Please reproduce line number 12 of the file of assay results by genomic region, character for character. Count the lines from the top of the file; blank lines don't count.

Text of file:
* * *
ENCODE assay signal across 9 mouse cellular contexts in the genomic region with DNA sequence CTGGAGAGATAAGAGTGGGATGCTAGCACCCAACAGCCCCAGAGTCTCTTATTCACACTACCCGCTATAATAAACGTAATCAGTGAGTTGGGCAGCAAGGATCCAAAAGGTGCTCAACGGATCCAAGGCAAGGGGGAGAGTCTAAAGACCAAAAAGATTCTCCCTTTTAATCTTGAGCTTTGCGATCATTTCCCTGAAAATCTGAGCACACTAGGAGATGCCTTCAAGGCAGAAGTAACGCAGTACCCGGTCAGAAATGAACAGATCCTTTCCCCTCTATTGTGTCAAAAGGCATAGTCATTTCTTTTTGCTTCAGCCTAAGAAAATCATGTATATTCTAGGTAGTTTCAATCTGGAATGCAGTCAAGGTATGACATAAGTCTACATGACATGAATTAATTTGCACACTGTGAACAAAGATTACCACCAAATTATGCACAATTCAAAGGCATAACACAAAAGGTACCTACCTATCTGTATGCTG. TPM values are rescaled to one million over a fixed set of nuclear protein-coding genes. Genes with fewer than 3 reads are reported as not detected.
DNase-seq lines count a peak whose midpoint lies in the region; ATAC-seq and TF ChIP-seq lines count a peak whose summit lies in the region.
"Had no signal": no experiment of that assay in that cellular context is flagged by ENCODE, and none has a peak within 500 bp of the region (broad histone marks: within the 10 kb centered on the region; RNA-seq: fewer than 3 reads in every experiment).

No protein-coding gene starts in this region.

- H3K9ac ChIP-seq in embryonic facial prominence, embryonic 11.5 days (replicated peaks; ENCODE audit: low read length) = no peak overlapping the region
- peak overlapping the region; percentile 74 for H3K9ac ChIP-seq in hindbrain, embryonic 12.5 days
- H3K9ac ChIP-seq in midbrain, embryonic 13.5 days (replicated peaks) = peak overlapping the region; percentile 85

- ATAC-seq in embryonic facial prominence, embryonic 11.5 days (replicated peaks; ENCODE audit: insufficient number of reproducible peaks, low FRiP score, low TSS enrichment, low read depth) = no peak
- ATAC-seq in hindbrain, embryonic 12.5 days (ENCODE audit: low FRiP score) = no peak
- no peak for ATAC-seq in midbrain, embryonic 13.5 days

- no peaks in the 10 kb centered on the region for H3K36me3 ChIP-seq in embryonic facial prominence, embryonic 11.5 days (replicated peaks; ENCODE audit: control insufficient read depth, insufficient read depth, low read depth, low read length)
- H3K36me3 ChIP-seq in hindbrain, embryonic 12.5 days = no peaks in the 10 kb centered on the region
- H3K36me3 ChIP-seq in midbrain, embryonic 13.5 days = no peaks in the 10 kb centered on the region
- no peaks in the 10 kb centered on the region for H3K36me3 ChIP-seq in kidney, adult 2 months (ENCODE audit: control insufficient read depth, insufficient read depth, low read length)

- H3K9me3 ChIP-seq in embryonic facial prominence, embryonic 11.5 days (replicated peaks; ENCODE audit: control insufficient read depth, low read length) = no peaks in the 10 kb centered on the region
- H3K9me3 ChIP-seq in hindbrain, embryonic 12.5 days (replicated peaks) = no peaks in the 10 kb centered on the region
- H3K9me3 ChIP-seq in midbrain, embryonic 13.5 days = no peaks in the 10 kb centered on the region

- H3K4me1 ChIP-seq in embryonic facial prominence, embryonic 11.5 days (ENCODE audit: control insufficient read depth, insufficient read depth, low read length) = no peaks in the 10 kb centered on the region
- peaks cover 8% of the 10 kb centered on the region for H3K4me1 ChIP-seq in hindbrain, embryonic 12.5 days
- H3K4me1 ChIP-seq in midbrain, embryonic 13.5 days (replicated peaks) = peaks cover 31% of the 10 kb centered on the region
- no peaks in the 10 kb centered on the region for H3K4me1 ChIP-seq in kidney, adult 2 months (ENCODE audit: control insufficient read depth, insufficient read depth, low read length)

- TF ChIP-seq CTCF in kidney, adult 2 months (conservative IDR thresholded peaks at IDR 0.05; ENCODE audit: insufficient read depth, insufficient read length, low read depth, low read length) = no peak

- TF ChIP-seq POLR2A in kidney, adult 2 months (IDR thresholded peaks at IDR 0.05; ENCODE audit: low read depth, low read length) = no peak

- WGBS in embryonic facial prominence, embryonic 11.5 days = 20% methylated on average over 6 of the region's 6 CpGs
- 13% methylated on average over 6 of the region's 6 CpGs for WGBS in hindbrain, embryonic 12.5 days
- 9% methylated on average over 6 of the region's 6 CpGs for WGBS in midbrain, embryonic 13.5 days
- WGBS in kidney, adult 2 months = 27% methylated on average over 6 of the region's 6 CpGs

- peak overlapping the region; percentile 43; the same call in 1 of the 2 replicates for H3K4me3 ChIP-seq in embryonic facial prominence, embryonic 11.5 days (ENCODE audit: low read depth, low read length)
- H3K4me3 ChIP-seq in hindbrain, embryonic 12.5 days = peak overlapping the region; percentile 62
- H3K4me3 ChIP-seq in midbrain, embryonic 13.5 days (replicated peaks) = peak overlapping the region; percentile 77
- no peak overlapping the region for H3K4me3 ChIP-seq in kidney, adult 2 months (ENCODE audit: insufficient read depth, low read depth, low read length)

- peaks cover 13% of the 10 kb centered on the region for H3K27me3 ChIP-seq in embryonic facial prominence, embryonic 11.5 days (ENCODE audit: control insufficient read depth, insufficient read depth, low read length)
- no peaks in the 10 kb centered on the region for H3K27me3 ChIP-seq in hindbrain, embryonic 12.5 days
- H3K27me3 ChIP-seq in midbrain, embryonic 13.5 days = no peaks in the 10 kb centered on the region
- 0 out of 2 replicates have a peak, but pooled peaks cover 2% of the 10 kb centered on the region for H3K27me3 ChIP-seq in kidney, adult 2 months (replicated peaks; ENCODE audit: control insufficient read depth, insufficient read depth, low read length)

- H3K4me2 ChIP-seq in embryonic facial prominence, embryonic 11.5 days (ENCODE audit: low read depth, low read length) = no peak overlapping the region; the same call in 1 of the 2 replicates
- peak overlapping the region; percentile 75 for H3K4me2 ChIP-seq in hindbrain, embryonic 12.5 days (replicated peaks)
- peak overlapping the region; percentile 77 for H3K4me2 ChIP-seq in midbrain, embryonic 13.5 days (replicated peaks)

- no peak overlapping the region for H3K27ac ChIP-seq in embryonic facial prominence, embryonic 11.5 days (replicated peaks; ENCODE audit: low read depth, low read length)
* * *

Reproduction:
- H3K36me3 ChIP-seq in hindbrain, embryonic 12.5 days = no peaks in the 10 kb centered on the region